This evolution of what the Illini defense could look like in 2021 and beyond is interesting after evaluating nearly every scholarship player from last year’s defensive front is coming back for Bielema’s first season. Add in the idea that Illinois’ new duo of linebacker coaches (Andy Buh and Kane) currently have a roster consisting of just six scholarship players in their position group with two veterans (Khalan Tolson and Tarique Barnes) possibly being unavailable for whenever spring practices might be set to begin in a few months due to season-ending surgeries.
Therefore, everybody can expect the release of the 2021 Illinois spring football roster to be a critical moment in how this rebuild will begin because positional changes will likely be numerous as Illinois currently has 15 scholarship defensive line players scheduled to return. Isaiah Gay, who announced his return for one more season at Illinois on Jan. 12, could be a perfect candidate for a stand-up pass rusher position, imagine what Khalil Mack is to the Chicago Bears defense, in a scheme led by Bielema, defensive coordinator Ryan Walters and two other coaches (Buh and Kane) with previous college coordinator experience.
“It’s very exciting because I always wanted to showcase my speed more than anything," Gay said. "We all saw how strong I was and how well I can rush the passer. I wanted to be the main one coming off the edge and getting those big highlight plays, setting the edge, big sacks, just a playmaker on the edge."
Another example of a position change from traditional defensive end to stand-up, edge-rushing linebacker is Seth Coleman as a tall (6-foot-5), 230-pound pass rusher who finished the 2020 campaign with only 13 tackles in just eight games. By working inside out, highly acclaimed prospect Jer'Zhan Newton finished his freshman season with 23 tackles, 1.5 sacks, 1.5 tackles for loss and a fumble recovery and at 6-foot-2 and 275 pounds is the perfect body type for a 3-4 defensive end strong enough to set the edge in the run game but athletic enough to handle double-team blocks from a guard and a tackle.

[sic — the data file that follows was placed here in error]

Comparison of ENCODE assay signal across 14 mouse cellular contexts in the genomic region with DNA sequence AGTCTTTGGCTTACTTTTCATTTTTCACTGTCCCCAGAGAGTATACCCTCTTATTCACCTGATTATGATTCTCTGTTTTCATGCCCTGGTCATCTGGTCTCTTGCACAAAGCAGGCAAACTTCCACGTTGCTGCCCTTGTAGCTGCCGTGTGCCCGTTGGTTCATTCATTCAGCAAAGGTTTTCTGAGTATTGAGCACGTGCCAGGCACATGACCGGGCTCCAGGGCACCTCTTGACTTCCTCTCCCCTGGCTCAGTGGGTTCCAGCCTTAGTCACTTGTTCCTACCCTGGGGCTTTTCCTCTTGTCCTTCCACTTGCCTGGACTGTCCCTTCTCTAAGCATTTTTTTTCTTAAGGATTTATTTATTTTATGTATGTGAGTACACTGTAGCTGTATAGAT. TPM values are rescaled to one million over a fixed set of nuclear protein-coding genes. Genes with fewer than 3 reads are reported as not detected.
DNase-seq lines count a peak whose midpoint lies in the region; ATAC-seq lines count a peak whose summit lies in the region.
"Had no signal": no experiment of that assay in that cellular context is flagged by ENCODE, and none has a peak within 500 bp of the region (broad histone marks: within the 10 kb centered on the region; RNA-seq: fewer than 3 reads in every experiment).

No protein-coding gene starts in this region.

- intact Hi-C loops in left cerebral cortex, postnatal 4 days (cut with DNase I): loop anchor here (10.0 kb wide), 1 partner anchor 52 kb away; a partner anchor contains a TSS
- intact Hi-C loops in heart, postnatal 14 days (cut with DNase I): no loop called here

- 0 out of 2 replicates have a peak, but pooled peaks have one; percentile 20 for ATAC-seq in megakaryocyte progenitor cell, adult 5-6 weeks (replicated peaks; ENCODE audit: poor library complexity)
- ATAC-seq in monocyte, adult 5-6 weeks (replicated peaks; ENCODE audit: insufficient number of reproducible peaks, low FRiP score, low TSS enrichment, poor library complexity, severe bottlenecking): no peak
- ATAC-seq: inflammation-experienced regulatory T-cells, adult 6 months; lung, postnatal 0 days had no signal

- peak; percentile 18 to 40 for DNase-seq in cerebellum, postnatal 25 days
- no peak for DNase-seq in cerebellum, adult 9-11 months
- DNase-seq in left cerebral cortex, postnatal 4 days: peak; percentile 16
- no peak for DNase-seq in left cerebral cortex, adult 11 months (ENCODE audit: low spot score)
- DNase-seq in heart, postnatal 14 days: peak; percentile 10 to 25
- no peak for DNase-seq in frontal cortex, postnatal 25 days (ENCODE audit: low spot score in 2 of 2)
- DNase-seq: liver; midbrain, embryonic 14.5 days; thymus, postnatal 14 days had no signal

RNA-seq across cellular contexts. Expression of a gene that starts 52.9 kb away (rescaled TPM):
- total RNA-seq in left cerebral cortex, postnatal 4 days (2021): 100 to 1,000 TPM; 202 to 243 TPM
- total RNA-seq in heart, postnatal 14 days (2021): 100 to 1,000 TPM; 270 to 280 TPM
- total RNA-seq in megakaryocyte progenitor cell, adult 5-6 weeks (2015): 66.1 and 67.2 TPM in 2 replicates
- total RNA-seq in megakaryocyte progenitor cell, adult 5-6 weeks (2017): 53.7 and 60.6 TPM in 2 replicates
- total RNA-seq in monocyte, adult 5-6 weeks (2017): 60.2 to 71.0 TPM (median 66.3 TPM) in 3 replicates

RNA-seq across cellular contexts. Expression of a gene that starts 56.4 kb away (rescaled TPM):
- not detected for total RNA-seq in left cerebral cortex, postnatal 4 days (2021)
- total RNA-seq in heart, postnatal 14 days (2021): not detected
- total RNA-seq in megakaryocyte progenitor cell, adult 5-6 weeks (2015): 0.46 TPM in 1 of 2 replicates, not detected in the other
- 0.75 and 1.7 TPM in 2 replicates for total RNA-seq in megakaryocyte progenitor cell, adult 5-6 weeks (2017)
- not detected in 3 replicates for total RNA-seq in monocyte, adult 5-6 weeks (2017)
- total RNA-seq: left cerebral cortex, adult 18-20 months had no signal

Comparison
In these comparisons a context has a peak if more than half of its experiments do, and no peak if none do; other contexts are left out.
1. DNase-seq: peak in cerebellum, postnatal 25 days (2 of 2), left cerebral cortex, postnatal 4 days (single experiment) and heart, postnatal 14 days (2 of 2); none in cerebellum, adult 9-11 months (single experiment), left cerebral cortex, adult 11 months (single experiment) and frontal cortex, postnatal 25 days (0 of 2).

Using opposite logic, former Illinois head coach and defensive play-caller Lovie Smith consistently spoke about 340-pound defensive tackle Calvin Avery finding himself unable to stay on the field for all three downs of a possession. Before the final two games of the 2020 season, the Dallas native never participated in 30 or more defensive snaps in any game for the last two years. The former consensus four-star prospect, who was recruited by Bielema’s Arkansas program in 2017, is the quintessential body type for a 3-4 nose tackle.
The final fascinating piece of this equation is the coaching staff itself. Bielema has assembled a defensive staff that includes three former defensive coordinators (Walters, Buh and Kane) but none of them have experience of calling defenses for a primary 3-4 scheme. However, all of those highly experienced coaches have recently worked in their background under defensive coaches who believe in an odd-man front. Walters spent six years (2013-19) under Barry Odom at Memphis and Missouri and after being fired at Missouri, Odom implemented a dime package of a 3-2-6 look in his first year as the defensive coordinator at Arkansas.
Kane, a Kansas City native, told local and statewide media this week has seen Kansas State used talent from his home area to implement a 3-3-5 look transitioned unique to the Big 12 Conference after they hired North Dakota head coach Chris Klieman.
Buh has been a defensive boss at Stanford, California, Nevada, Maryland and Rutgers and all of those schemes were based in a 4-3 look. However, the 47-year-old just finished a season as the linebackers coach at Arizona under Paul Rhoads’ 3-4 scheme. Rhoads was Bielema’s last defensive coordinator in college as the two men tried to formulate a transition to the 3-4 that was being perfected in its own division by Nick Saban's philosophy at Alabama and at LSU under former Wisconsin defensive coordinator Dave Arenda.
"I think one of the things that's attractive and exciting about this opportunity is you get to build something," Walters said.